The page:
LAWRENCE, Ind. (WISH) — Sixteen men from Indiana got a big honor Friday night: They are now in a special hall of fame.
But this isn’t for athletic achievement or some invention. It’s for service to this country.
They make up the newest class in the Indiana Military Veterans Hall of Fame.
The service they provided, the courage that they showed, is now decades old. But what the night means to them has not faded with time. In fact, in many ways, it’s decades in the making.
Their courage and conviction were met with clapping and cheers from more than 200 people.
Veteran after veteran got their due including, retired Chief Master Sgt. Jay Collars, a complete reversal from the reception he got returning home from Vietnam.
“To have this happen to me tonight is justification for all that I did and all that I went through,” Collars said.
He’s been awarded the Bronze Star, the Distinguished Flying Cross and almost a dozen other medals. Now he’s also a part of the Indiana Military Veterans Hall of Fame.
“It’s an overwhelming episode in my life,” Collars said. “It’s an honor I just never envisioned would ever happen to me. It’s an overwhelming, inspiring dream come true.”
The Hall of Fame is on the grounds of the old Fort Ben. It’s believed to be the nation’s only military hall of fame with its own building.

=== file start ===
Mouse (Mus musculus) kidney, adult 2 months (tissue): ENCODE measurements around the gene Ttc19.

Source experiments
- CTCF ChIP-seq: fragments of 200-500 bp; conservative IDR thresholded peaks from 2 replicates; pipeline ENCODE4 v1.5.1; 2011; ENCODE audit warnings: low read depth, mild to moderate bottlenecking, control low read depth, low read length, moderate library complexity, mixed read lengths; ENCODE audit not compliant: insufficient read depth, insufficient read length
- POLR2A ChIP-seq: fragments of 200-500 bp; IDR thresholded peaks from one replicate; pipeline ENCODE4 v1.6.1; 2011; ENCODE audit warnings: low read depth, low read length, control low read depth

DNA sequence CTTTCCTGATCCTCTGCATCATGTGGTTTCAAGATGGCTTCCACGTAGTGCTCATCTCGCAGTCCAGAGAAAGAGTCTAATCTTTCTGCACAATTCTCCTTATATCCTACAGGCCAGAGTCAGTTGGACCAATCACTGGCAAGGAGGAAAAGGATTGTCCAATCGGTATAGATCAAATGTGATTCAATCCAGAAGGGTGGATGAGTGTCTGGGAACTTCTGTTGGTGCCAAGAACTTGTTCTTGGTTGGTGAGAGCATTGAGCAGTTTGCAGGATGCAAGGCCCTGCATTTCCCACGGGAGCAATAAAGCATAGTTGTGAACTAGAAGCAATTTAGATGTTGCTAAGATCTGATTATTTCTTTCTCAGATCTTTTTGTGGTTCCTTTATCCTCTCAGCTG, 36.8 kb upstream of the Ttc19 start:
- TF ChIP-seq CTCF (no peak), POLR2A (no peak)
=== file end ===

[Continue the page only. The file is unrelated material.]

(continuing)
“It’s an honor for my father and my family,” said Terry Ono, son of inductee Frank Ono.
Terry is representing his father who volunteered at 18 to fight in World War II as a Japanese American. He won the Medal of Honor for his heroism on, of all days, July 4, 1944.
He died in 1980, 20 years before being awarded the medal by President Bill Clinton. Still, almost 20 years after that ceremony, it’s worth it for Terry to fly from his home in Las Vegas to accept the award.
“Our current generation needs to know more about what the Greatest Generation did to protect our country and keep our freedom,” said Terry Ono.
That’s the reason for the Hall, to honor all generations of heroes.
Started in 2014, Friday night marked the fifth induction, bringing up the total number inductees to 99. Each is honored for battlefield valor or service to their community.
“We do it so that we can recognize those who have contributed to our freedoms and contributed greatly to our freedoms,” said Russell Dowden, chairman of the Hall of Fame.
Collars hopes his name in the Hall inspires others to do the same: join the military, serve the country and do it honorably.
“One never grows too old to receive a thank you for something that you did, particularly on behalf of the nation,” Collars said.
To get into the Hall of Fame, veterans must have Hoosier ties but don’t necessarily have to be born here. They must receive an honorable discharge and have no felonies.
The Indiana Military Veterans Hall of Fame is open to all. It’s right off Herbert Lord Road and open for self-guided tours from 9 a.m. until 4 p.m., Monday through Friday.